“It’s almost a doorway to the past,” Ben-Zvi added. “You can see the same movement happening a generation before and generation before. You go, ‘Is what I’m eating a dumpling or the fossil of a dumpling which has been going on for 2,000 years, just through different hands?’ We’re seeing something that is a live tradition.”
They learned about how many Taiwanese don’t like night markets in their neighborhood and think they are dirty and noisy. They learned about what happened to Shihlin Night Market, which, despite being cleaner and safer, has lost much of its original flavor and appeal. As such, they wanted to do a project that would make changes in small ways while preserving traditions.
FILLING THE GAPS
Ben-Zvi and Ben David came up with a metaphor to their approach while watching a vendor pour soup into a dish filled with fish balls and vegetables.
“The soup will fill the gaps,” Ben-Zvi said. “But the soup doesn’t push the balls or vegetables out. We feel the project needed to be something like this — infiltrating the existing system and not go about changing it … It’s part of liking what you see and wanting to add something in but not interfere very much.”
Thus, only existing objects and flavors were considered in designing their prototypes.
“It’s not really new, it’s just a different interpretation of what’s already there,” Ben David said. “We chose the stool because it’s something quite common — part of the DNA of the market.”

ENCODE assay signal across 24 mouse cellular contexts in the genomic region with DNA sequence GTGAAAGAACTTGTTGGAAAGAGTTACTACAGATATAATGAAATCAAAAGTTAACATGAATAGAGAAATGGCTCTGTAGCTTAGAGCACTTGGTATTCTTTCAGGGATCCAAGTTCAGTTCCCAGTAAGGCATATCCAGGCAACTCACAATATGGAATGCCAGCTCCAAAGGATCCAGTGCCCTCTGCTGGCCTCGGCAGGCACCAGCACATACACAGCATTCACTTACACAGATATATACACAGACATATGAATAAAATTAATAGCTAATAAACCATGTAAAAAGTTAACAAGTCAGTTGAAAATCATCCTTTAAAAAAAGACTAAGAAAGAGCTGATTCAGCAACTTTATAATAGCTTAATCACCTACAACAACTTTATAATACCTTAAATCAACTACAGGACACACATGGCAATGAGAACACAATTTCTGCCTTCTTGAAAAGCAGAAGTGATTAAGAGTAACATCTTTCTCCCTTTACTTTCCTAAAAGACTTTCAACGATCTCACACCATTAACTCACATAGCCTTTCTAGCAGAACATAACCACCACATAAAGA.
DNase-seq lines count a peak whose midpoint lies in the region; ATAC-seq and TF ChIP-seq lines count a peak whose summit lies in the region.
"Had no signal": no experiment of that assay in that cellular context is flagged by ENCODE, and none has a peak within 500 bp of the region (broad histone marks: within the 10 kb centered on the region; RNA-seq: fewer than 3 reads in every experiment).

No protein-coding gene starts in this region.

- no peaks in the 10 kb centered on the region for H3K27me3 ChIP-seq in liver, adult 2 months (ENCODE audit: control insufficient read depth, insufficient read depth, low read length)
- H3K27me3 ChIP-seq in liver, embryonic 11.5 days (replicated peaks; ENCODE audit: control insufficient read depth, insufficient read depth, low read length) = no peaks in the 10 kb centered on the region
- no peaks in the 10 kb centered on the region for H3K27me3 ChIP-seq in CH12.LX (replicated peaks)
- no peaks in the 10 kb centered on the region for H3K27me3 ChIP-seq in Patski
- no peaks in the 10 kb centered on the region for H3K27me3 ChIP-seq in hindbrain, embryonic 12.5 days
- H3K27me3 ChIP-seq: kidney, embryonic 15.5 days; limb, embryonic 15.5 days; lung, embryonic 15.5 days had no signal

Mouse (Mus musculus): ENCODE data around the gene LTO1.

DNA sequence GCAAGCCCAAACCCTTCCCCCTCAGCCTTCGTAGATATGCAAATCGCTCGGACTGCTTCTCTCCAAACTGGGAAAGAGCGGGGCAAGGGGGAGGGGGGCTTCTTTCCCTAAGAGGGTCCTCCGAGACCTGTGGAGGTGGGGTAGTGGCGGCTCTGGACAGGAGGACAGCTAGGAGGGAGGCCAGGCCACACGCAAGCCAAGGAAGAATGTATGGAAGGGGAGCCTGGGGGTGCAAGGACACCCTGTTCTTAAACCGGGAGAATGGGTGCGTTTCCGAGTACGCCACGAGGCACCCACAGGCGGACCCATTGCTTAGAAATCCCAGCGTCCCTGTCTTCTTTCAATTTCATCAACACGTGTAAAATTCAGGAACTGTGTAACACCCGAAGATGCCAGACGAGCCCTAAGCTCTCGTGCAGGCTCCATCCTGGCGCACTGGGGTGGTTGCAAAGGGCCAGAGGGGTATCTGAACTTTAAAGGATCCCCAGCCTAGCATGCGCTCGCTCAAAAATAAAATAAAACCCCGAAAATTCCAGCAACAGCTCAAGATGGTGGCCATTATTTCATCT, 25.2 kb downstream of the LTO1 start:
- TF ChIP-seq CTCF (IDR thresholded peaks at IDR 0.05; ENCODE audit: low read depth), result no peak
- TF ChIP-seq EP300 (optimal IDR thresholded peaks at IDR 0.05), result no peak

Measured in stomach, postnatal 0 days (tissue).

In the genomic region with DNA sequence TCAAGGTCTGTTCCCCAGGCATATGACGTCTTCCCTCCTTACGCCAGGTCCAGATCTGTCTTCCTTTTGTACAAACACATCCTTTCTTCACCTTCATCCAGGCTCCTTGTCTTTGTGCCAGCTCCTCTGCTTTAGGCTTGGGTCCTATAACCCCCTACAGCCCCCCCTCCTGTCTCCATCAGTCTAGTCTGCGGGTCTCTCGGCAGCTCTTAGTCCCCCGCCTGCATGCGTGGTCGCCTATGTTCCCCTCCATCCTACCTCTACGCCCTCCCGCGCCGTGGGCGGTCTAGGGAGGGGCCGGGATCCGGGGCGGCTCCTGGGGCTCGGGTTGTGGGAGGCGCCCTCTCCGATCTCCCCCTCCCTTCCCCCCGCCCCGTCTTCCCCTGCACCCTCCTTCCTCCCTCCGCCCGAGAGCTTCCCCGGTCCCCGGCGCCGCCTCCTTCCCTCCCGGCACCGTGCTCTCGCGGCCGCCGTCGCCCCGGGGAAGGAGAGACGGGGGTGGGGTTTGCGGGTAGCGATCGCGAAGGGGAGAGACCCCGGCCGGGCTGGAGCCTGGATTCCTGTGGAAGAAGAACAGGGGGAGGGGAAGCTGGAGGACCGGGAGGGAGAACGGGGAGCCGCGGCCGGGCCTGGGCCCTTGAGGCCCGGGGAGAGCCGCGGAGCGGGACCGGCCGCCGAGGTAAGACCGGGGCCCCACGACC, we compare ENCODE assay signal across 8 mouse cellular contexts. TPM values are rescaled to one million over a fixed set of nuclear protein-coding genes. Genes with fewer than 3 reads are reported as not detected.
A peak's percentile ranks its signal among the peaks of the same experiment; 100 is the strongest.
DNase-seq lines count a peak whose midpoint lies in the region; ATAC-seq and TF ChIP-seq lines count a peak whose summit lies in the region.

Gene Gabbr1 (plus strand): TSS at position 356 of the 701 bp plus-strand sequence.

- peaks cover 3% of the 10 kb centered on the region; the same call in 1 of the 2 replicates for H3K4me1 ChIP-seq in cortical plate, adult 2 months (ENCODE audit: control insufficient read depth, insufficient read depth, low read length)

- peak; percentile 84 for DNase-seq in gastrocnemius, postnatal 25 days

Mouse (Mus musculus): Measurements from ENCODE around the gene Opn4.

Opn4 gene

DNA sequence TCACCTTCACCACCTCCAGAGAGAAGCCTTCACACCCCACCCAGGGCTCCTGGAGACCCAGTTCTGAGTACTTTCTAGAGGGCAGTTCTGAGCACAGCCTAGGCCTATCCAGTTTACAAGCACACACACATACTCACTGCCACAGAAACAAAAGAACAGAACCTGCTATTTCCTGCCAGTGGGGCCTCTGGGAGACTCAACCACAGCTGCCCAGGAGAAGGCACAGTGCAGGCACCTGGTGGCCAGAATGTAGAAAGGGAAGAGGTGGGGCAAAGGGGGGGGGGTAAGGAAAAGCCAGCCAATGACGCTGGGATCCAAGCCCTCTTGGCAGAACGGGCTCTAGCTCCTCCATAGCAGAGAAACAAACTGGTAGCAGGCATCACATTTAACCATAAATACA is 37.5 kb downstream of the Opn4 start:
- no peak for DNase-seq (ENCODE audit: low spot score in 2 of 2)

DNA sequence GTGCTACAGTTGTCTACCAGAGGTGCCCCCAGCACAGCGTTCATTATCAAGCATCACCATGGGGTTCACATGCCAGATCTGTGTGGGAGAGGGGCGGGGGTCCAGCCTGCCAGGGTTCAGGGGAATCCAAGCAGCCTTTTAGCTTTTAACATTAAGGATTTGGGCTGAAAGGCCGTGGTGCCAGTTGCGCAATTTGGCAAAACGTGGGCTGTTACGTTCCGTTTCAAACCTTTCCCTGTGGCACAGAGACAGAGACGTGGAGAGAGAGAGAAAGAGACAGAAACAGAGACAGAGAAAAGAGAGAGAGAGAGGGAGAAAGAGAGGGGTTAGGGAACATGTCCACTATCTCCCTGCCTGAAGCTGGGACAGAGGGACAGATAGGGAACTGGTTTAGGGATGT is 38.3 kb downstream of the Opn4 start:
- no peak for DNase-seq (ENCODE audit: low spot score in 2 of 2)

Unlike fine artists, designers often work for clients, and their products usually lean toward the practical. At a design residency, though, they can fully explore their area of interest without worrying too much about the result.
They haven’t given much thought in mass producing the product, although about 10 of their prototypes are being made in a factory and will be on display during Taiwan Designers’ Week in October.
Ben David said that their approach was less about problem solving.
“People can handle it,” she said. “They’ve handled it until now. We aren’t solving anything — we are just creating added values, just expanding the options.”
Ben-Zvi said instead of a product-oriented debate such as whether their creations are producible and marketable, they wanted to stimulate a cultural debate about modifying and preserving traditions.
“It’s not that you should maintain everything as it is,” Ben David said. “You can make things more suitable for today’s life. The question is how you do it? [The markets] can be made more clean and organized but to keep the spirit of the place is quite challenging … So what kind of experience do we want to have? Then you have a talk and you can create this new configuration of night market that won’t be like the new Shihlin … If you combine people from the neighborhood in planning those visions, then it’s even better.”
The design workshop focused on eating utensils at night markets, as the designers noticed that most vendors provide the same type of utensils.
They went with students to a night market and had them make observations about what they thought could be improved. Then, the group returned to the studio to create designs and prototypes using actual food items.
Chen said she is very satisfied with how this residency went.
“We did provide them with some funding, but it has already exceeded our expectations that they’re actually producing the prototypes,” she said.
Chen says she is looking forward to seeing the results of the next designer, Yoni Lefevre from the Netherlands, who will have a similar presentation and workshop later this month.